How Regular Expressions within IDE saved my time

7 minute read

Recently, I had a use case in one of my project which seemed quite painful but was ultimately really easy thanks to modern Integrated Development Environments and regular expressions. This case was quite specific to my needs, and the solution was to use something I was used to. All in all, you might think the solution was obvious after reading this article, yet I think it is worth detailing.

Before sharing this trick with you, I will explain the basics about regular expressions for those who are not aware of it.


From wikipedia, a regular expression (often called regexp) is a sequence of characters that defines a search pattern. Usually this pattern is used by string searching algorithms to perform “find”, “find and replace” operations on strings or input validation. You probably already use it without knowing it when searching for a file.

As an example, in this unix command :

find . -type f -name foo*

foo* is a regexp

There are several regexp implementations but most specifications are shared with minor variations.

Each subsequence of a regexp is called a class

Special characters

In regular expressions some characters are used by the regexp engine and so can be considered as “keywords”.

Special characters followed by ° are those that are recognized by most implementations but are considered as extended by some unix basic commands (like grep). Usually you must use the option --E to allow their usage.

*Indicates we want the preceding expression 0 to infinite timea* will match “a”, “aaa” but also “”
^Indicates “sequence starts with”^foo will match “foobar” but not “barfoo” or “whatever foobar”
$Indicates “sequence ends with”foo$ will match “barfoo” or “whatever barfoo” but not “foobar”
.Replace any character.* will match “foo”, “bar”, “foo bar” and so on.
[]Defines a bracket expression. It will match any character contained in the brackets.
You can define range by using -, for example [a-z] represents any lower-cased-latin letter.
If you put the - at the beginning or at the end, it will be interpreted as “litteral”.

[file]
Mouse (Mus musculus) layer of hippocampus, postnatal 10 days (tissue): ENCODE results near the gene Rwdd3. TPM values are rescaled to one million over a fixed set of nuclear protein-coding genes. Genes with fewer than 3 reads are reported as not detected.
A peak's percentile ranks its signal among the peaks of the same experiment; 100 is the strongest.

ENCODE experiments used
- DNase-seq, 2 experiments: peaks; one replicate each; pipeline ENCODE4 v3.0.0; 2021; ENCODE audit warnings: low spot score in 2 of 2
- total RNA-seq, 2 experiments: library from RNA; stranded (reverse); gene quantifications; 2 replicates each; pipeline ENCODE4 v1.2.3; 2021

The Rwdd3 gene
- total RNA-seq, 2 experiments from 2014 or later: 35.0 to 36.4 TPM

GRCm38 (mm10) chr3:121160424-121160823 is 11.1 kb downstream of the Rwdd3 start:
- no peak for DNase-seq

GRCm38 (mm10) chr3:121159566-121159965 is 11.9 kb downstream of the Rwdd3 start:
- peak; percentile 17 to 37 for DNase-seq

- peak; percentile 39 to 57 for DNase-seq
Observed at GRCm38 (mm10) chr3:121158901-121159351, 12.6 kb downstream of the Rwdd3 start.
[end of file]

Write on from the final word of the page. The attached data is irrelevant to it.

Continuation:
[aft] will match “abc” or “feg” or “rst” but not “ghi”
[-aft] will not match “abc” but will match “-abc”
[^]Same as above but will match if none of the sequence characters are in those between the brackets[^aft] will match “ghi” but not “abc” or “feg” or “rst”
()Defines a block.
It’s also called a capturing group as it allows to reuse the content later (syntax depending of the implentation, for example in perl: $n gives the content of the nth block)
(ab)* will match “ab” or “abab”
+ °Indicates we want the preceding expression at least once.
This special character is not always recognized by old unix commands but I indicate it here as it’s mainly common accross all implementations
a+ will match “a” or “aaa” but not “”
{n}Indicates we want the preceding expression exactly n times
n must be a positive integer
(a){1} will match “a” but not “”, “aa” and so on
{n,k}Indicates we want the preceding expression at least n times and at most k times
n and k must be positive integers
if k is not present, it means infinite
(a){1,3} will match “a”, “aa”, “aaa” but not “”, nor “aaaa” and so on
\It’s called escape character.
In front of a special character it means: the litteral special character
In front of a character, it can transfom it into a special one (cf. advanced class below)
To match the litteral character it must be preceded by itself or put into brackets
\(a\) will match “(a)”`\a` will match “\a”
| °operator or(ab|fg)+ will match “abcd” and “fgcd”
? °Indicates we want the preceding expression zero or one time(ab)? will match “ab” and “” but not “abab”

All system special characters like \t (tabulation), \n (end of line), \r (chariot return) are also special characters in regexp patterns with the same meaning.

For example : a\nb will match :

Advanced class

Modern regexp engines follow the Perl programming language regexp specification and add some advanced classes to help.

Advanced classDefinitionbasic class equivalent
\sany character that is a “white space”[ \t\r\n\v\f]